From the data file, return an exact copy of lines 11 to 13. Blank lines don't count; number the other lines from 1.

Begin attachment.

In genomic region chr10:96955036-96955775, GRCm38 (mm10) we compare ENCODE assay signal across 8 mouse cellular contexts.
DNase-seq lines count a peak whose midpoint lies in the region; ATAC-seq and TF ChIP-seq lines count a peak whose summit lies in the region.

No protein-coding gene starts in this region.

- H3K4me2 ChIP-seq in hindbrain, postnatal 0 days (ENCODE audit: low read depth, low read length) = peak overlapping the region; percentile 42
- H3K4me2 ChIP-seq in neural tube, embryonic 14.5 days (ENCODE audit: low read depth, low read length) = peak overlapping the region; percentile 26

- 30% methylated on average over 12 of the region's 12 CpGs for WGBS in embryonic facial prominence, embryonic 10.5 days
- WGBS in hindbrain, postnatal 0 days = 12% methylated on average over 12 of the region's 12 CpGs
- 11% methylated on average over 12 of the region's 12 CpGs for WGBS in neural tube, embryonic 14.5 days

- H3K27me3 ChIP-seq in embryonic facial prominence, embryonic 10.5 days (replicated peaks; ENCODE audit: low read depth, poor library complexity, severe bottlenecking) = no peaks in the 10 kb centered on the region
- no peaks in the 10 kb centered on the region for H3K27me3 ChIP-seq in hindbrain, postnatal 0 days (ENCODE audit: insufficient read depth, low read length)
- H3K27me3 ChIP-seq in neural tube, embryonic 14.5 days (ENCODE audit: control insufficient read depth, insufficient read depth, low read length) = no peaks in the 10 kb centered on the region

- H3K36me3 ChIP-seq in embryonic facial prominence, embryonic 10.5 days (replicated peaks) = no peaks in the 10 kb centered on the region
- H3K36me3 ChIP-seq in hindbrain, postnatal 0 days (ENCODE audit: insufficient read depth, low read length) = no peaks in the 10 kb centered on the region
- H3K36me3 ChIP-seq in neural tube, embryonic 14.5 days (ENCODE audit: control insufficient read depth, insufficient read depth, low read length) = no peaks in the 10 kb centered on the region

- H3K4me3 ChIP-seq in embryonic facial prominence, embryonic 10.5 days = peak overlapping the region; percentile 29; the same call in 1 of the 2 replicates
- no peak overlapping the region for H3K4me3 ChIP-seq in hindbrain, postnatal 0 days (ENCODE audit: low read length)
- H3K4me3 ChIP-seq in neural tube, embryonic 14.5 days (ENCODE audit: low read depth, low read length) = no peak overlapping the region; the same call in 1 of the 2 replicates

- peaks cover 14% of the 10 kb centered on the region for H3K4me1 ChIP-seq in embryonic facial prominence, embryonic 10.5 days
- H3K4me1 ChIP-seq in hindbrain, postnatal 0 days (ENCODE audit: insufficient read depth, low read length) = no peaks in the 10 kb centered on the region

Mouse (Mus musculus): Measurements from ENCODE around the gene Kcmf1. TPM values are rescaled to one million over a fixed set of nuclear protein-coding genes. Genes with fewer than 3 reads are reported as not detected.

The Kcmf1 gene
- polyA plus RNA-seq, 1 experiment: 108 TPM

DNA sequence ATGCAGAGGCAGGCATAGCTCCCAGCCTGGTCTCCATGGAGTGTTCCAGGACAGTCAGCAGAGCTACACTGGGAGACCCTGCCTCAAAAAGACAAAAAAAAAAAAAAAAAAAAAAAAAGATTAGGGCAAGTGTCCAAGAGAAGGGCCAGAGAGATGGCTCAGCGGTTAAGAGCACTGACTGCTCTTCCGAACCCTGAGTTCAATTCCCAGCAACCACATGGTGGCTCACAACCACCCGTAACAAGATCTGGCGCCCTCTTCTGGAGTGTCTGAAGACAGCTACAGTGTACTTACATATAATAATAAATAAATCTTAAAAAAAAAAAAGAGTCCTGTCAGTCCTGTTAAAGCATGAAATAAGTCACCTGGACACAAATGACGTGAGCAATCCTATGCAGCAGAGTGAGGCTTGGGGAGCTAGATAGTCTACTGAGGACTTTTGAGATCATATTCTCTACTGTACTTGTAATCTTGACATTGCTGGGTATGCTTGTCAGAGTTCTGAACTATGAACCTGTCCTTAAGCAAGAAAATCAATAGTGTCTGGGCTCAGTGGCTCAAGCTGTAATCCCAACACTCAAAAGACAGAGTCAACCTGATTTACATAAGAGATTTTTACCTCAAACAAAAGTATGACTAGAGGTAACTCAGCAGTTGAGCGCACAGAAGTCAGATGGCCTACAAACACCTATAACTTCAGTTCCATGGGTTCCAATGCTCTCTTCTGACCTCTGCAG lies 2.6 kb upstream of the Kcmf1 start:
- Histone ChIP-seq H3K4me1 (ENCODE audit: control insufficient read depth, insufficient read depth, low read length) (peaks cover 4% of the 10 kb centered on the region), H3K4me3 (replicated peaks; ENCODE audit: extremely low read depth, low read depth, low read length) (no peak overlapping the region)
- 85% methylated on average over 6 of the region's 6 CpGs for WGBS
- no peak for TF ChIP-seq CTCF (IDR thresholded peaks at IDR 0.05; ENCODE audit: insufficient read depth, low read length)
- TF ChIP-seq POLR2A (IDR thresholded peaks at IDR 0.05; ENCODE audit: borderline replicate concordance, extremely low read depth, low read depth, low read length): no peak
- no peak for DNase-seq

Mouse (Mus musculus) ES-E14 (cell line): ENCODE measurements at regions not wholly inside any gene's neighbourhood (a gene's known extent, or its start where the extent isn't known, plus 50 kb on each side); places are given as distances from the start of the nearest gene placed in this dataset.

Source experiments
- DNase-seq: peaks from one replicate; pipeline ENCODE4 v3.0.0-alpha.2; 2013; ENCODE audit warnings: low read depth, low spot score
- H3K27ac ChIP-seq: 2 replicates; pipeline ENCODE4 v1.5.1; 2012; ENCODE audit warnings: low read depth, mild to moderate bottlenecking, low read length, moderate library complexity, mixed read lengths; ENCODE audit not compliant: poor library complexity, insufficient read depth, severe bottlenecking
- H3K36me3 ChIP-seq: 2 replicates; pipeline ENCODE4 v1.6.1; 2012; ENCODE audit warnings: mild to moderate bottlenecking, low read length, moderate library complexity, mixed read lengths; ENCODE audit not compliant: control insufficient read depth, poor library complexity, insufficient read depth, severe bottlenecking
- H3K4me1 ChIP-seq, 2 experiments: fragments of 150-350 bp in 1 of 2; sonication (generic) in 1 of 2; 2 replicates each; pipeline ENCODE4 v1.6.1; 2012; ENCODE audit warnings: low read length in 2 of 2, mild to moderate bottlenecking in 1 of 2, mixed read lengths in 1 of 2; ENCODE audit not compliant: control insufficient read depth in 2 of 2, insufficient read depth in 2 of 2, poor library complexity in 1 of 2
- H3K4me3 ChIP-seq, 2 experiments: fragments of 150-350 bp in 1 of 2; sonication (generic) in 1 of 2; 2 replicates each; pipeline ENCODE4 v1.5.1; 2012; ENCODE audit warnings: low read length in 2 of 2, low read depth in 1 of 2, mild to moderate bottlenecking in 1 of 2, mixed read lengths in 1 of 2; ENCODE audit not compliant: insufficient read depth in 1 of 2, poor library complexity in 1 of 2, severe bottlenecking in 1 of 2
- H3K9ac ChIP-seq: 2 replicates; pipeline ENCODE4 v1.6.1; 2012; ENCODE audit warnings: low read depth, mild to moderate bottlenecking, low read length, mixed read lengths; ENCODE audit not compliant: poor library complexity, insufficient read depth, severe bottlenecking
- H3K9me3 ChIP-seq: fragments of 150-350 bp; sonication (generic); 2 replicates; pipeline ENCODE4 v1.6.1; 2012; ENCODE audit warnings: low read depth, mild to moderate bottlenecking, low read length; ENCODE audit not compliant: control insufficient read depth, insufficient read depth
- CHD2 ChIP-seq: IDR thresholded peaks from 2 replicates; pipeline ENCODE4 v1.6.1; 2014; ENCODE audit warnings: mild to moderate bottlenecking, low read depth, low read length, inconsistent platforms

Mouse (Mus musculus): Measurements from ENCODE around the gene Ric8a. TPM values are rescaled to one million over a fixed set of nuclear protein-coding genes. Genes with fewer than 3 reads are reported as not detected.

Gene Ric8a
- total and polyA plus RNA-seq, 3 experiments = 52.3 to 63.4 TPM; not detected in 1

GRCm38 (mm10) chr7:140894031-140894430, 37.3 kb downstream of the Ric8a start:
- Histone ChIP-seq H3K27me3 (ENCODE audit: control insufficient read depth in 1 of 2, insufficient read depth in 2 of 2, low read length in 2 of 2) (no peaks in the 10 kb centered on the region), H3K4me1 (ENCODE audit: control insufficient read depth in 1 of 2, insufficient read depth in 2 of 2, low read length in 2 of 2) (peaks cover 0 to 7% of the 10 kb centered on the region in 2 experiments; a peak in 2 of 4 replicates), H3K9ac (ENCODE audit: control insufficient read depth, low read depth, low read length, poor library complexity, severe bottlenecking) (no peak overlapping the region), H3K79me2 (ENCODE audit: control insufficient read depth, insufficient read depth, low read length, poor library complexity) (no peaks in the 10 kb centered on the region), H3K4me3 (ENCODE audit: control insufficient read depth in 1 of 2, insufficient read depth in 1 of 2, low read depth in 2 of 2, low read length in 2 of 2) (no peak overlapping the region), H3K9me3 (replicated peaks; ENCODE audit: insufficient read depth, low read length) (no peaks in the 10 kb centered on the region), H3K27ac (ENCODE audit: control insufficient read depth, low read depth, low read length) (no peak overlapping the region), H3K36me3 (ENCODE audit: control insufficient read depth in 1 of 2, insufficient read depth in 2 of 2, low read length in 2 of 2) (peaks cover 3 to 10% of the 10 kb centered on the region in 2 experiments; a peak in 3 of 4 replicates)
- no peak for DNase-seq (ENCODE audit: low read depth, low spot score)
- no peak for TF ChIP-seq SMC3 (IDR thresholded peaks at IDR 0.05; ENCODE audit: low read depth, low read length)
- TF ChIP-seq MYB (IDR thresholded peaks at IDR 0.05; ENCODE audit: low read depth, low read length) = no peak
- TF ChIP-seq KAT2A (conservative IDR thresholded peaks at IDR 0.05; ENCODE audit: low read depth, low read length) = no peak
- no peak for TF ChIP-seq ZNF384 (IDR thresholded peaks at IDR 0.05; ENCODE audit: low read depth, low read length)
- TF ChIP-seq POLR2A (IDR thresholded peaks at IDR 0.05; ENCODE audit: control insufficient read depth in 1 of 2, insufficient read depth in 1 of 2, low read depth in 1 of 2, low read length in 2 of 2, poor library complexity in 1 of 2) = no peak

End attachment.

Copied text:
- H3K27me3 ChIP-seq in neural tube, embryonic 14.5 days (ENCODE audit: control insufficient read depth, insufficient read depth, low read length) = no peaks in the 10 kb centered on the region

- H3K36me3 ChIP-seq in embryonic facial prominence, embryonic 10.5 days (replicated peaks) = no peaks in the 10 kb centered on the region
- H3K36me3 ChIP-seq in hindbrain, postnatal 0 days (ENCODE audit: insufficient read depth, low read length) = no peaks in the 10 kb centered on the region